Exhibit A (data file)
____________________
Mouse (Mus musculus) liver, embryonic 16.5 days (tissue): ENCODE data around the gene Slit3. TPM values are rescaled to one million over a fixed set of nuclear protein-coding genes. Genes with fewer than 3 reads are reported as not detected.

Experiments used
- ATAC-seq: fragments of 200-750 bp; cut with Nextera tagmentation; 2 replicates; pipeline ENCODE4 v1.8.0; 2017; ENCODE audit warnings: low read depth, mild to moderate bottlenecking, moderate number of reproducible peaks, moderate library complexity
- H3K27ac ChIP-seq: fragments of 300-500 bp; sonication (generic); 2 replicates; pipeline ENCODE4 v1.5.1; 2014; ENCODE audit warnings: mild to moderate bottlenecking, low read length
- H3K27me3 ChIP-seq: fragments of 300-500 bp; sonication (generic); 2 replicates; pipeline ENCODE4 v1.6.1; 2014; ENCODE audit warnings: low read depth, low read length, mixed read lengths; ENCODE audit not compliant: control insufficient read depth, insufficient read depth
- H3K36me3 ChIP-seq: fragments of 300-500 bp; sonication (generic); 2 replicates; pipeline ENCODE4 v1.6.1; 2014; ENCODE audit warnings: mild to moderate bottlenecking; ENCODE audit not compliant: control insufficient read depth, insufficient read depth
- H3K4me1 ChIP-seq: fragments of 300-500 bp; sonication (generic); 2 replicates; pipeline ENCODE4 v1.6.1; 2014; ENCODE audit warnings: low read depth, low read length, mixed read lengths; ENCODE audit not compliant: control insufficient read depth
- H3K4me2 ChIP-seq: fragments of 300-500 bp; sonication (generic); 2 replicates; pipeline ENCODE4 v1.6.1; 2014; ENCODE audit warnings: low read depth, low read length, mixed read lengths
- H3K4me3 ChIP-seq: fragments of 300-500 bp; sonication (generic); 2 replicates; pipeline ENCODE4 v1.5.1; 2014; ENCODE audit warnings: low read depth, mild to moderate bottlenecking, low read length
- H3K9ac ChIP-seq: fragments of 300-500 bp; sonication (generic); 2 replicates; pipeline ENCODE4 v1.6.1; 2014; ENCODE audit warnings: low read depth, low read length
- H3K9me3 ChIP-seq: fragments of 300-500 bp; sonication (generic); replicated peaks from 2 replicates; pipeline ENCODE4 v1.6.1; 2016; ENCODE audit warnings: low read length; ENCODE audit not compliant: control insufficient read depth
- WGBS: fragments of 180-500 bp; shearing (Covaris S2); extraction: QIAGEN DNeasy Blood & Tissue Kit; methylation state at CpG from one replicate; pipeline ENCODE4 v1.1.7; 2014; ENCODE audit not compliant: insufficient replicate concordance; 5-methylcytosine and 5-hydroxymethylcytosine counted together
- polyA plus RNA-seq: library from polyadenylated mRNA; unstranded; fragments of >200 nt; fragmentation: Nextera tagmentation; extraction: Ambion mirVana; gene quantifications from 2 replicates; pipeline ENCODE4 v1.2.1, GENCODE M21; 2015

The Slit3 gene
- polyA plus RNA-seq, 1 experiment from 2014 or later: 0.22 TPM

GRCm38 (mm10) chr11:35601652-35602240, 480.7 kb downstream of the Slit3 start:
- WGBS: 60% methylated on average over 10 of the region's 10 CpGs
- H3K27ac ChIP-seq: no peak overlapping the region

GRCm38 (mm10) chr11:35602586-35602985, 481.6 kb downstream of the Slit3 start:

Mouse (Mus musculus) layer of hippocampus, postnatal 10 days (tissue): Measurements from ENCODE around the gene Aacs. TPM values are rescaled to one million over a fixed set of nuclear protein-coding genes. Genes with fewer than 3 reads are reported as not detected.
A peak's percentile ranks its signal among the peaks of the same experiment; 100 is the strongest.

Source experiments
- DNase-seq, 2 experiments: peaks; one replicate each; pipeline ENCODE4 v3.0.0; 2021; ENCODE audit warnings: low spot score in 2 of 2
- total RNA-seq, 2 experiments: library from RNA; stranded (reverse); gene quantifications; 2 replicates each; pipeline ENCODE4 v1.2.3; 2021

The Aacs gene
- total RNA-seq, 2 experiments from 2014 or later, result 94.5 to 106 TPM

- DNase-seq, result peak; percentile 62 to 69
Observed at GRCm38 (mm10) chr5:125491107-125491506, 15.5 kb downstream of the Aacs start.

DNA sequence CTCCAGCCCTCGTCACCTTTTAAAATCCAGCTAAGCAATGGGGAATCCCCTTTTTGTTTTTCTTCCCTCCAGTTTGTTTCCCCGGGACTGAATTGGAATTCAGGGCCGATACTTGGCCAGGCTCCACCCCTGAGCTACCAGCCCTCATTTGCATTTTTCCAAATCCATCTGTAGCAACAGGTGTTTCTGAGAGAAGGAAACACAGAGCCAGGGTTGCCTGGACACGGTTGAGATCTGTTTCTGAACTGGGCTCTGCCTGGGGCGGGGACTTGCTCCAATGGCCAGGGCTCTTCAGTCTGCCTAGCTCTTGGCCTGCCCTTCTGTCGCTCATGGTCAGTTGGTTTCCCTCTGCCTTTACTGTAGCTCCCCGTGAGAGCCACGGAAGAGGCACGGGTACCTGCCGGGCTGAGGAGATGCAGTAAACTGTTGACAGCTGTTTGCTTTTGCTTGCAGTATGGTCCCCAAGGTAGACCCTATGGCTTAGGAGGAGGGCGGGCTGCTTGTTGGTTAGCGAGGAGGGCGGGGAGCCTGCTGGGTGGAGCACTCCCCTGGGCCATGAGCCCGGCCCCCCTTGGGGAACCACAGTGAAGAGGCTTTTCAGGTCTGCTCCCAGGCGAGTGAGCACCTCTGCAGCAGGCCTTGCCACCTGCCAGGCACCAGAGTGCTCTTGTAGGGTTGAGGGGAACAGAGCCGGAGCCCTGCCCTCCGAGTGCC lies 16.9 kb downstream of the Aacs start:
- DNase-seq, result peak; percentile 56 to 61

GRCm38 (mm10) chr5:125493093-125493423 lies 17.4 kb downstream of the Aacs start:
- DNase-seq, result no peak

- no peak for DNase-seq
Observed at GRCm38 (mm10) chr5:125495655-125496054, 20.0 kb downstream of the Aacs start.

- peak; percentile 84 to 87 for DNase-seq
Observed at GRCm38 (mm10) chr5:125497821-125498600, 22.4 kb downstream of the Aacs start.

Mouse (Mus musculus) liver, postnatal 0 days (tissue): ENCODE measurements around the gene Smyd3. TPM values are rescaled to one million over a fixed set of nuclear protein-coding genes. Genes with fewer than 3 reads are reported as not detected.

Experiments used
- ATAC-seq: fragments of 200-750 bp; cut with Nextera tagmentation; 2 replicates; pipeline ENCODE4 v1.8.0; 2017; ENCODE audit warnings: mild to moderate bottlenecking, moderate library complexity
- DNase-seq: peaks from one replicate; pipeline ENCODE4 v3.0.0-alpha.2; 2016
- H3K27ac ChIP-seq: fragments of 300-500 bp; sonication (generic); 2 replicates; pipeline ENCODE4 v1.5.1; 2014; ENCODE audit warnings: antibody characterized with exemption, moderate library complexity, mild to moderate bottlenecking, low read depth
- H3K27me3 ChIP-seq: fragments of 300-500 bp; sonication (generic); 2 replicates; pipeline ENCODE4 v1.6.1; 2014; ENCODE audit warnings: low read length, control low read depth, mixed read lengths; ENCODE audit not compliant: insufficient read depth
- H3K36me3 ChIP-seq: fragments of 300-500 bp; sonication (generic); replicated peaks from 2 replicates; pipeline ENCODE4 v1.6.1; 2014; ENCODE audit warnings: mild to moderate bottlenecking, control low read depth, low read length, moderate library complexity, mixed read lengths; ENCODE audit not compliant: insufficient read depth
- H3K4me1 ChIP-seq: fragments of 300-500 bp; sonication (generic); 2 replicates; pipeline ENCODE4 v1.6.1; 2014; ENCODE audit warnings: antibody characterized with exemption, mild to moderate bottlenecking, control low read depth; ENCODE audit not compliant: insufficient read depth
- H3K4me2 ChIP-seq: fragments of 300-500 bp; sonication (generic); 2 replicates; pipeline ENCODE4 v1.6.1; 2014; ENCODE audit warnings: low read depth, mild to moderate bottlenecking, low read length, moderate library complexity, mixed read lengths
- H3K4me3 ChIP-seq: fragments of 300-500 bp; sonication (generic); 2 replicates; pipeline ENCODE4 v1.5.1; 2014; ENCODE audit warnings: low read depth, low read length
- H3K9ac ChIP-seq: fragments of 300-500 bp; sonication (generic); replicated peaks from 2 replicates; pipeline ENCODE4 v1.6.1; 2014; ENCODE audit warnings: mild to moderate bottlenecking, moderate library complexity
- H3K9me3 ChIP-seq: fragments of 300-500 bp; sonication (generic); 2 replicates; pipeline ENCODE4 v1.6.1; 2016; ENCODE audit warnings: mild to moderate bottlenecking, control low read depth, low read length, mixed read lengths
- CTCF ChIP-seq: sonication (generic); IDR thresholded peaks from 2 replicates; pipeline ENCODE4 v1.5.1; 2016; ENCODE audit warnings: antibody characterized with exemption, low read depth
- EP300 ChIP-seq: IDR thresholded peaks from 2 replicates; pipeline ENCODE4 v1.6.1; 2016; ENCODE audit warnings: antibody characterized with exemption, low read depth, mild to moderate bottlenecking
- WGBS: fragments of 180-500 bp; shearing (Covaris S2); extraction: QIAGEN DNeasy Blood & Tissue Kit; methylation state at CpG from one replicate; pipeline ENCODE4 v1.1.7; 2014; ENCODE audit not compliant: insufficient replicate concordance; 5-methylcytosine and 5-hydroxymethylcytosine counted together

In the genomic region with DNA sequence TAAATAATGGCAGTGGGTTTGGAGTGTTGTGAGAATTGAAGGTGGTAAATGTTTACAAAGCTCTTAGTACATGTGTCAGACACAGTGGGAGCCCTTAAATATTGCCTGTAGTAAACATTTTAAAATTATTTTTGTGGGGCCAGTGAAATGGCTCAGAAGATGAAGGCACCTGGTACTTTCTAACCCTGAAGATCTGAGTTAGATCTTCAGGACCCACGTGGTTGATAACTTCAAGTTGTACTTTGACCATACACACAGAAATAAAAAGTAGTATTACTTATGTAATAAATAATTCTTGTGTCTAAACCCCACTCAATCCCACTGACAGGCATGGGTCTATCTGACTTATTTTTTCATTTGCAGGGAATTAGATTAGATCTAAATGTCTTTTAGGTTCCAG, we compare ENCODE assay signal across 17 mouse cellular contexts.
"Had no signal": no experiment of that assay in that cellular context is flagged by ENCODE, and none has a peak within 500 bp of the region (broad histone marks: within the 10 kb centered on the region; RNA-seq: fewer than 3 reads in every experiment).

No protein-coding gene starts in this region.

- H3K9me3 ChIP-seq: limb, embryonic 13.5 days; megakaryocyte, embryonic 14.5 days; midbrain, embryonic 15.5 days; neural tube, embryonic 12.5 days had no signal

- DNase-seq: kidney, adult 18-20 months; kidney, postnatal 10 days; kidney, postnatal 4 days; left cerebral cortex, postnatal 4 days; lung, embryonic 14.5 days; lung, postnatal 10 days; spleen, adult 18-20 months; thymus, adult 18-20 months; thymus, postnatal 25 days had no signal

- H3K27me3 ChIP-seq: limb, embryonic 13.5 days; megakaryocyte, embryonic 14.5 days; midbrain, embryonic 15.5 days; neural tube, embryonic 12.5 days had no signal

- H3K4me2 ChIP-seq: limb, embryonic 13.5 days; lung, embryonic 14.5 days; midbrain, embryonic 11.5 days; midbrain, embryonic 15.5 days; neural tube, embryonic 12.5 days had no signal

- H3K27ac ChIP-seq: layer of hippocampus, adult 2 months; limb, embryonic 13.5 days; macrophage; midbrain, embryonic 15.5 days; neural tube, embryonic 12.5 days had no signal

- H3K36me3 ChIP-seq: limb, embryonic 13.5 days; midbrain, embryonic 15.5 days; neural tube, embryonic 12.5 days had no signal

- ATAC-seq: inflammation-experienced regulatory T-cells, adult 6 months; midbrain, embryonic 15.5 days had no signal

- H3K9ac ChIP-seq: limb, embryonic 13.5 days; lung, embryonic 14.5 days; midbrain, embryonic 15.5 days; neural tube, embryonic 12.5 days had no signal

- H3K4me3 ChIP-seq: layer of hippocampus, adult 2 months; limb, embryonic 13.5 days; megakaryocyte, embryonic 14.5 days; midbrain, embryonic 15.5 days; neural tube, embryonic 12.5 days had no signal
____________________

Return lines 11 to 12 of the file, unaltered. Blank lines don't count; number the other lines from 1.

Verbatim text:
- H3K9me3 ChIP-seq: fragments of 300-500 bp; sonication (generic); replicated peaks from 2 replicates; pipeline ENCODE4 v1.6.1; 2016; ENCODE audit warnings: low read length; ENCODE audit not compliant: control insufficient read depth
- WGBS: fragments of 180-500 bp; shearing (Covaris S2); extraction: QIAGEN DNeasy Blood & Tissue Kit; methylation state at CpG from one replicate; pipeline ENCODE4 v1.1.7; 2014; ENCODE audit not compliant: insufficient replicate concordance; 5-methylcytosine and 5-hydroxymethylcytosine counted together